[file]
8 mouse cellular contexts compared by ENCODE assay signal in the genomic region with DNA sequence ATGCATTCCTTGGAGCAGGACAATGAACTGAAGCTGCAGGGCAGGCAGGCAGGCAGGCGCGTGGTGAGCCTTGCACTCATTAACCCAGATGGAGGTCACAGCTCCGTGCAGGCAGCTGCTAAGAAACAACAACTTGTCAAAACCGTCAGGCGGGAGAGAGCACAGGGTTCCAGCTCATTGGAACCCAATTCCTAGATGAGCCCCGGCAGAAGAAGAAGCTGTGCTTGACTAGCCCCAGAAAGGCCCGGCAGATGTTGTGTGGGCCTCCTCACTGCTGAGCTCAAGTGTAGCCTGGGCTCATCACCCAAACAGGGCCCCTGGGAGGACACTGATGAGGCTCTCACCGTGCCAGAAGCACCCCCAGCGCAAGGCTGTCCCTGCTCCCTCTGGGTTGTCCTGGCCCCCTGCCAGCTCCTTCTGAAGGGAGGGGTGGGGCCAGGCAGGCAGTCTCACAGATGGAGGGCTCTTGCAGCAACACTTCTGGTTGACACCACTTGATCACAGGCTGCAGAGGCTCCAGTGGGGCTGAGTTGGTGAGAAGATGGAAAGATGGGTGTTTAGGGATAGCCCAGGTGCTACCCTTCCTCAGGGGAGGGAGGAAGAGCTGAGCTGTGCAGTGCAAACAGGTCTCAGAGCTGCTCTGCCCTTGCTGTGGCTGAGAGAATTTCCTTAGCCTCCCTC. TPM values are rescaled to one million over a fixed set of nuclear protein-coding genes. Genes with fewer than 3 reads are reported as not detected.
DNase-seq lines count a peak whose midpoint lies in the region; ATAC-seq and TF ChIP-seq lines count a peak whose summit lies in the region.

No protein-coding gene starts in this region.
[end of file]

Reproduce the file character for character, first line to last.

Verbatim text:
8 mouse cellular contexts compared by ENCODE assay signal in the genomic region with DNA sequence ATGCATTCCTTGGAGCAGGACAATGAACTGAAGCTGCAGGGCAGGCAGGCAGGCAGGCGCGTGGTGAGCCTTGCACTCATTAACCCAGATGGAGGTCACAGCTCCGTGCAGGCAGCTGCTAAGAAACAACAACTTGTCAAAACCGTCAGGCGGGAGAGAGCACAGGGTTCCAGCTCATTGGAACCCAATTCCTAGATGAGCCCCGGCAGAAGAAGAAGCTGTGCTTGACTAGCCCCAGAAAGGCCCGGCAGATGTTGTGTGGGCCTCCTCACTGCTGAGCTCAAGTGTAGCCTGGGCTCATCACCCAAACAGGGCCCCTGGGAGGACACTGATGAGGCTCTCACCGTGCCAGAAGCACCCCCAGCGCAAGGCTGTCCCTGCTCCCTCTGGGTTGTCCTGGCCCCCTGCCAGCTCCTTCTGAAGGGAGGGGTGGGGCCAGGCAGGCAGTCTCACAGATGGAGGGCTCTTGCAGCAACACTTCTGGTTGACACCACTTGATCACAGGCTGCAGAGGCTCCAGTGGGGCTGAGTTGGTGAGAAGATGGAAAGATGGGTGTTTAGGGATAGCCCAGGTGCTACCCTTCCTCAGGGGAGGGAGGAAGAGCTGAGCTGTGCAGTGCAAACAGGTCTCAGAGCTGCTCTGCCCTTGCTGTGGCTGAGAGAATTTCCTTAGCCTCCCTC. TPM values are rescaled to one million over a fixed set of nuclear protein-coding genes. Genes with fewer than 3 reads are reported as not detected.
DNase-seq lines count a peak whose midpoint lies in the region; ATAC-seq and TF ChIP-seq lines count a peak whose summit lies in the region.

No protein-coding gene starts in this region.